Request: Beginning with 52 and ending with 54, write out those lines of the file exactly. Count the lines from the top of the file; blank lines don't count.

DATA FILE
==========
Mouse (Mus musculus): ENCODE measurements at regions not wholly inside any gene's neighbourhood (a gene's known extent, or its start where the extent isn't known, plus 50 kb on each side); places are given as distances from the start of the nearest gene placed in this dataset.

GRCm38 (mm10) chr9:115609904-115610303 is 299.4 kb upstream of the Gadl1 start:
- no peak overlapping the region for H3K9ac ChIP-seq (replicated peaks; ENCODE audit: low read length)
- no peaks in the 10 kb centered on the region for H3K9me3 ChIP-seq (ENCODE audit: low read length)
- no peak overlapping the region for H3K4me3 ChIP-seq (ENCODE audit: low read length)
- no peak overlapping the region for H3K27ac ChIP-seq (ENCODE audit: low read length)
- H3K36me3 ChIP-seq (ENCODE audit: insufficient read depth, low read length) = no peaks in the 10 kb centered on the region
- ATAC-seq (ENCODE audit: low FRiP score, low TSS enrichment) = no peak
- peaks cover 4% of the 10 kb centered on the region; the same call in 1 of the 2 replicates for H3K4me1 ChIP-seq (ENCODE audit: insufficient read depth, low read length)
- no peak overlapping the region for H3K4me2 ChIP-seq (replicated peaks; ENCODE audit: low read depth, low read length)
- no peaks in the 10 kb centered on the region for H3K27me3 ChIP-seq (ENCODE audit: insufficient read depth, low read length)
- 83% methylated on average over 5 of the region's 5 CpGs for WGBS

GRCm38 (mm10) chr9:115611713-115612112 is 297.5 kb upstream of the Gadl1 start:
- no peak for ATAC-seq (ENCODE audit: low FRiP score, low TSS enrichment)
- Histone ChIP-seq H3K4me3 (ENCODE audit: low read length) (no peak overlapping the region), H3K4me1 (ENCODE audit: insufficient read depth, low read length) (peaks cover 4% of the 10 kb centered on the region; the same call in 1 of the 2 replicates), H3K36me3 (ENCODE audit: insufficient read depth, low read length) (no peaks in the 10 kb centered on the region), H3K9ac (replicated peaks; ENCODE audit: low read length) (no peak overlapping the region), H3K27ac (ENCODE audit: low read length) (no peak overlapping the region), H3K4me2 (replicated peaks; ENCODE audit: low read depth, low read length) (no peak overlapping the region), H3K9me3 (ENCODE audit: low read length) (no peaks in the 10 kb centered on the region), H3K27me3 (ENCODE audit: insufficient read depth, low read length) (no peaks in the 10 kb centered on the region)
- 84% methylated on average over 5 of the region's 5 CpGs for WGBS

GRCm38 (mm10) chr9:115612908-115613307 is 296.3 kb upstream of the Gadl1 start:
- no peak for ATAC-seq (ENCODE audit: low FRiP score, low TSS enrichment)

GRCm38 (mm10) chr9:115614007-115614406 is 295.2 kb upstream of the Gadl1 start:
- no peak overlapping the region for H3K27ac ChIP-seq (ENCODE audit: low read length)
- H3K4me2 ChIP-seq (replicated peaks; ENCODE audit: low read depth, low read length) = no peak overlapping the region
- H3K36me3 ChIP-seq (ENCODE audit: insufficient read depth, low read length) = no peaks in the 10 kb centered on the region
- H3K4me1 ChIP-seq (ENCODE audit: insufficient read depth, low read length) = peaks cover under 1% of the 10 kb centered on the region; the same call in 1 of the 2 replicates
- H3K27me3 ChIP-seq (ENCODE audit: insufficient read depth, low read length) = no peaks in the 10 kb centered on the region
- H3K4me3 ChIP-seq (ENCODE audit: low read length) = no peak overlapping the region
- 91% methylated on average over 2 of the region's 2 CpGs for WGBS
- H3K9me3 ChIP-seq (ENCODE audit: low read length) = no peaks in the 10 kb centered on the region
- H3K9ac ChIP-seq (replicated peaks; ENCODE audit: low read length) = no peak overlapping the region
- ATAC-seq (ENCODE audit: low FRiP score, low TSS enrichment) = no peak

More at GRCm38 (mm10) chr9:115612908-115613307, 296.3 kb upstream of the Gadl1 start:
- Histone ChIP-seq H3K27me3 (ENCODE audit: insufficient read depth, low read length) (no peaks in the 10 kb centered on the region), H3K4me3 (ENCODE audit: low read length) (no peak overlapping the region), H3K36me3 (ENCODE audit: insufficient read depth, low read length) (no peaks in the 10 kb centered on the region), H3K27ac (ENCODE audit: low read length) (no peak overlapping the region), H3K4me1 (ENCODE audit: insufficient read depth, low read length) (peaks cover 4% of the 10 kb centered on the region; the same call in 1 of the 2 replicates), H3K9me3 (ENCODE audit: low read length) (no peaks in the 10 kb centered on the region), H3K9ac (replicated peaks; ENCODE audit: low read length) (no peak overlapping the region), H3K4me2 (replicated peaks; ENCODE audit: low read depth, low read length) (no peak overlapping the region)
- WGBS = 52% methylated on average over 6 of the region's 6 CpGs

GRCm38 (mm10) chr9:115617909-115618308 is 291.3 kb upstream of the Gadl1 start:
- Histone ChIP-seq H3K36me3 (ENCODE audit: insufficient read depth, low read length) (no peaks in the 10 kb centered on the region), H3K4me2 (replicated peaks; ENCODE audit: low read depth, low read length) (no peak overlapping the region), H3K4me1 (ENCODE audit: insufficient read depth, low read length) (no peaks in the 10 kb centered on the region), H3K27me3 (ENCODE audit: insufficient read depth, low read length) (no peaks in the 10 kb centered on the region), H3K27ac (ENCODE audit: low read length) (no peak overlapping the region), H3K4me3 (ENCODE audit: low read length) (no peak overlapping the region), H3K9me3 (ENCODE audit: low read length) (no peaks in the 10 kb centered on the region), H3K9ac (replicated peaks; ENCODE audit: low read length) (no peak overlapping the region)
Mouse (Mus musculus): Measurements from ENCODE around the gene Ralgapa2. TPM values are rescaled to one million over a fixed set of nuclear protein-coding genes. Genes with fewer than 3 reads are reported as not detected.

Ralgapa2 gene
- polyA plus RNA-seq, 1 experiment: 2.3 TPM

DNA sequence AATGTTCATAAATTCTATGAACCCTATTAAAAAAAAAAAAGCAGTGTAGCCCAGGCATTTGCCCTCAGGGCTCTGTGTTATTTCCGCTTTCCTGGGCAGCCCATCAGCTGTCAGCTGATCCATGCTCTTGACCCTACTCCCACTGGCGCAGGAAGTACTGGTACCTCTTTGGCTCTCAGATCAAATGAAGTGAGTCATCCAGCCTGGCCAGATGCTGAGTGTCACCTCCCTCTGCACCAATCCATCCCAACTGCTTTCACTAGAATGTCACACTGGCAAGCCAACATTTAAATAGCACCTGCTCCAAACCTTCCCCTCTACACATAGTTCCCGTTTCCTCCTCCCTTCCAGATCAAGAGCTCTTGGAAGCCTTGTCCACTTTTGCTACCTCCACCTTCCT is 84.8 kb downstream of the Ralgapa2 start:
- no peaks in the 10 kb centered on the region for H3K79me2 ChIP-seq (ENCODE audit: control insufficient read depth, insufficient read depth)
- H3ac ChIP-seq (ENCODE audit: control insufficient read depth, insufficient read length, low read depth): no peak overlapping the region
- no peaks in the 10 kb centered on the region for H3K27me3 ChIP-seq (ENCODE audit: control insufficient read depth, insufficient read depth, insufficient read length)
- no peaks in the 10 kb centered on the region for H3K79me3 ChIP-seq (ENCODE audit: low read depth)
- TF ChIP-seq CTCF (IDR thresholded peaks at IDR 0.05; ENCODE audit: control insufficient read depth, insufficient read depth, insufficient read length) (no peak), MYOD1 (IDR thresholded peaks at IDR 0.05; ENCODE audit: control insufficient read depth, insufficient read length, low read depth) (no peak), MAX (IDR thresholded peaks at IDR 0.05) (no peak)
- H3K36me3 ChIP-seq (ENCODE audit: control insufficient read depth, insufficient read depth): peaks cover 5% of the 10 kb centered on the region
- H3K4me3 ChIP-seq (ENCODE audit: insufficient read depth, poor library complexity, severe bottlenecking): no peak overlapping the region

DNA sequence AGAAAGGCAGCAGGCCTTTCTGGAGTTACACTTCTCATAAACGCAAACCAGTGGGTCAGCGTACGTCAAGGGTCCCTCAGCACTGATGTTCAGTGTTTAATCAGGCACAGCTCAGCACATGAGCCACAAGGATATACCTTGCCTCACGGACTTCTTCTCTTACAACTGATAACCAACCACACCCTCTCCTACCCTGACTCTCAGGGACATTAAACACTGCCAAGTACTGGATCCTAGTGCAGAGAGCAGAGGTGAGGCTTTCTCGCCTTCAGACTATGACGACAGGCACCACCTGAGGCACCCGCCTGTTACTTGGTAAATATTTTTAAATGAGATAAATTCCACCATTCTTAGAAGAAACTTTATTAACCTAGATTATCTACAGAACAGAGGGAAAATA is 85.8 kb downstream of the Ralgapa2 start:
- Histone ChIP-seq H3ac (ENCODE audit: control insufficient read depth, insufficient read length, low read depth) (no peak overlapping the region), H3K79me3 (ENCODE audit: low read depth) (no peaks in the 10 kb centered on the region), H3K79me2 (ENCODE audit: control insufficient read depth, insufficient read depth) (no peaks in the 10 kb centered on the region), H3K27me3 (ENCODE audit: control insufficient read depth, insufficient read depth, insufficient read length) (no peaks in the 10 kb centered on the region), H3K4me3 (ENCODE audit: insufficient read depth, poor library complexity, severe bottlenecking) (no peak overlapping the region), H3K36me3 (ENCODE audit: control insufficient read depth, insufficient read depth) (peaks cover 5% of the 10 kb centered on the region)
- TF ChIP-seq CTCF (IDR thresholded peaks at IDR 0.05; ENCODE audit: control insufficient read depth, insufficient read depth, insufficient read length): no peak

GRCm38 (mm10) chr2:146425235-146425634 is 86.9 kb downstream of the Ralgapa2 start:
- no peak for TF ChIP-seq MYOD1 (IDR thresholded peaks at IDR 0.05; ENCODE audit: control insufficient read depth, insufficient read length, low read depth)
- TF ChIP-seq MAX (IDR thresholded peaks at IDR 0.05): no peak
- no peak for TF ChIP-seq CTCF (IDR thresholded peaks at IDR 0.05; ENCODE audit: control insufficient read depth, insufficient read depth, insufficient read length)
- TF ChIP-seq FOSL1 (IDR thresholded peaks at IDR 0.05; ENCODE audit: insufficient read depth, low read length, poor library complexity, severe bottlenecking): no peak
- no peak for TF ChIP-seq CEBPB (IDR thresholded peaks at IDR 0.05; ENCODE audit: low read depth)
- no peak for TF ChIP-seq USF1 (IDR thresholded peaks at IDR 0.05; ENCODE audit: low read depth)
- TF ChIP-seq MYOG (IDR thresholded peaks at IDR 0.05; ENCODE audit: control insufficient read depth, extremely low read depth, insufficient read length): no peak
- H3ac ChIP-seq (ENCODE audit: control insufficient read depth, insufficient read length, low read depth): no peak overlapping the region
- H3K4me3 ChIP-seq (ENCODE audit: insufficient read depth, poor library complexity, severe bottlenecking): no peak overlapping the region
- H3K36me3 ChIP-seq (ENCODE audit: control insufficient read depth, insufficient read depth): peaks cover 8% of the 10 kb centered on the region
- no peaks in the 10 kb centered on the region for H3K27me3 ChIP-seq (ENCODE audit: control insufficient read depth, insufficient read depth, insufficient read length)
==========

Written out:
- no peak for TF ChIP-seq CTCF (IDR thresholded peaks at IDR 0.05; ENCODE audit: control insufficient read depth, insufficient read depth, insufficient read length)
- TF ChIP-seq FOSL1 (IDR thresholded peaks at IDR 0.05; ENCODE audit: insufficient read depth, low read length, poor library complexity, severe bottlenecking): no peak
- no peak for TF ChIP-seq CEBPB (IDR thresholded peaks at IDR 0.05; ENCODE audit: low read depth)